Projector Buying Tips For Dummies 2020

February, 23rd 2020 by Shane Goslin

The process of purchasing a projector for an outdoor movie night, or even in general, can seem confusing at first. Quite honestly, even I had to learn about projectors when I started Go Outdoor Movies. But have no fear, this projector buying guide should help get you started on the right foot.

Common Projector Resolutions: XGA, WXGA, WUXGA, and HD

When it comes to the type of content that your projector will display, it is important to choose a projector resolution that fits it well. The last thing you want at your event is for your guests to not be able to read small letters on a PowerPoint because a lower resolution projector makes the text look pixelated. However, when shopping for projectors, the resolutions are shown in standard acronyms such as "XGA" or "WUXGA" which can be confusing at first. Each acronym correlates directly to an industry-standard resolution that is designated to that acronym.

The projector resolution guide shown to the right shows both the resolution and the overall aspect ratio of each acronym. The actual amount of pixels per resolution can be calculated by multiplying the width of the resolution by the height. For example, XGA has 786,432 pixels in total while WUXGA has 2,304,000 pixels in total. This show that WUXGA has nearly 3 times the number of pixels, which will always result in sharper and higher quality images being displayed to your audience.
Projector Resolution Diagram

XGA (1024x768 pixels, 4:3 aspect ratio):
XGA is widely used. Most older computers use XGA as their native resolution, so pairing computers to XGA projectors is common. It is the lowest budget option available. This resolution is not the best for displaying small text but works well for images.

WXGA (1280x800 pixels, 16:10 aspect ratio):
WXGA is the widescreen version of XGA â� delivering the same vertical resolution but providing 20% more horizontal resolution. This has become a common resolution for notebook computers and smartphones. This resolution is best for lower budget widescreen applications that do nor require an HD display.

WUXGA (1920x1200 pixels, 16:10 aspect ratio):
WUXGA is used for installation projectors and large-venues that require bright, high-definition content. This is the most versatile resolution out of all that will be addressed here. WUXGA is HD and it can fill a 4:3 screen more easily since it has a 16:10 resolution rather than a 16:9. WUXGA is typically the most expensive, even more than standard HD (see below) since it has more overall pixels than HD.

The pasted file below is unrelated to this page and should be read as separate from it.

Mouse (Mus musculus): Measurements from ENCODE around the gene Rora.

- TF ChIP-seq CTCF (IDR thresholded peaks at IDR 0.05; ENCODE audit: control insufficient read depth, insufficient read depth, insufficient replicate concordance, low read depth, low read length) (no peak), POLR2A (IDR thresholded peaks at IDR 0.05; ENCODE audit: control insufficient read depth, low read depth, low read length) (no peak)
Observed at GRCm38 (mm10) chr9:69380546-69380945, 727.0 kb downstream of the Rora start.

720p (1280x720 pixels, 16:9 aspect ratio):
This format is most commonly used for economical movie projection. It matches the 720p HDTV standard. Widescreen format at a budget friendly price.

1080p HD (1920x1080 pixels, 16:9 aspect ratio):
This is now the standard format for home theater. It matches the 1080i/1080p HDTV broadcast and Blu-ray formats. It is hard to go wrong with standard 1080p HD when it comes to projectors. However, just like WUXGA, it comes with a higher price tag.
Projector Aspect Ratio Diagram

Projector Brightness Explained: How Lumens Do I Really Need?

Choosing how many lumens you need for your projector can be disorienting without any previous projector experience. As a good rule of thumb, we do not recommend buying a projector under 3,400 lumens unless your budget is restricting.

A lumen is defined as a measurement of light per area. However, most modern projectors are now advertised in ANSI lumens, which is a modern testing standard. It takes into account both light and dark areas and averages them across the screen. The ANSI measurement is more precise when representing how a projected image will actually appear vs only how much light is being emitted by the projector bulb.

When it comes to outdoor movies where ambient light cannot be controlled, it is recommended to have an average of 18 lumens per square foot. This will allow for adequate screen illumination in nearly all situations. However, the best option is to always be above this if possible. It will protect your event and keep your audience happy in the unfortunate event that there happens to be ambient lights.
Projector brightness comparison

Go Outdoor Movies Recommends the Following for Outdoor Movies:

12-FT AIRSCREEN Inflatable Movie Screen: 3,400 Lumen Optoma EH336 HD Projector
16-FT AIRSCREEN Inflatable Movie Screen: 4,200 Lumen Optoma EH416 HD Projector
20-FT AIRSCREEN Inflatable Movie Screen: 5,500 Lumen Optoma EH515 HD Projector
24-FT AIRSCREEN Inflatable Movie Screen: 6,800 Lumen Christie LHD720i-D
30-FT AIRSCREEN Inflatable Movie Screen: 8,200 Lumen Christie DHD951-Q
Lumens Explained